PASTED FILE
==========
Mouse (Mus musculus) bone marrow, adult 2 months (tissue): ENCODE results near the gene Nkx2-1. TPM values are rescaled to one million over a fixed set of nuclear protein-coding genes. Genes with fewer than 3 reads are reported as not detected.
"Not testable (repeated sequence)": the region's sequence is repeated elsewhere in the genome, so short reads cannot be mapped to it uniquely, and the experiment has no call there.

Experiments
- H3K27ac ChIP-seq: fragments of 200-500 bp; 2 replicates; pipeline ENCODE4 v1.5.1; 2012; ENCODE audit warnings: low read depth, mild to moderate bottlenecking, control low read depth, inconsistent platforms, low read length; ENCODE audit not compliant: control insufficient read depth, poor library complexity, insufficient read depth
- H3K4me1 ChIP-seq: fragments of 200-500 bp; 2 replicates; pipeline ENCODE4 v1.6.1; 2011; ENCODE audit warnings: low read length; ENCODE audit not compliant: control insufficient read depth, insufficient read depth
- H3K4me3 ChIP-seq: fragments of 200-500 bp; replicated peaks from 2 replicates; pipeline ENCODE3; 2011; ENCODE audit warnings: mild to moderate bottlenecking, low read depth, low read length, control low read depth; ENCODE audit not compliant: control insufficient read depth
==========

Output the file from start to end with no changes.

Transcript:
Mouse (Mus musculus) bone marrow, adult 2 months (tissue): ENCODE results near the gene Nkx2-1. TPM values are rescaled to one million over a fixed set of nuclear protein-coding genes. Genes with fewer than 3 reads are reported as not detected.
"Not testable (repeated sequence)": the region's sequence is repeated elsewhere in the genome, so short reads cannot be mapped to it uniquely, and the experiment has no call there.

Experiments
- H3K27ac ChIP-seq: fragments of 200-500 bp; 2 replicates; pipeline ENCODE4 v1.5.1; 2012; ENCODE audit warnings: low read depth, mild to moderate bottlenecking, control low read depth, inconsistent platforms, low read length; ENCODE audit not compliant: control insufficient read depth, poor library complexity, insufficient read depth
- H3K4me1 ChIP-seq: fragments of 200-500 bp; 2 replicates; pipeline ENCODE4 v1.6.1; 2011; ENCODE audit warnings: low read length; ENCODE audit not compliant: control insufficient read depth, insufficient read depth
- H3K4me3 ChIP-seq: fragments of 200-500 bp; replicated peaks from 2 replicates; pipeline ENCODE3; 2011; ENCODE audit warnings: mild to moderate bottlenecking, low read depth, low read length, control low read depth; ENCODE audit not compliant: control insufficient read depth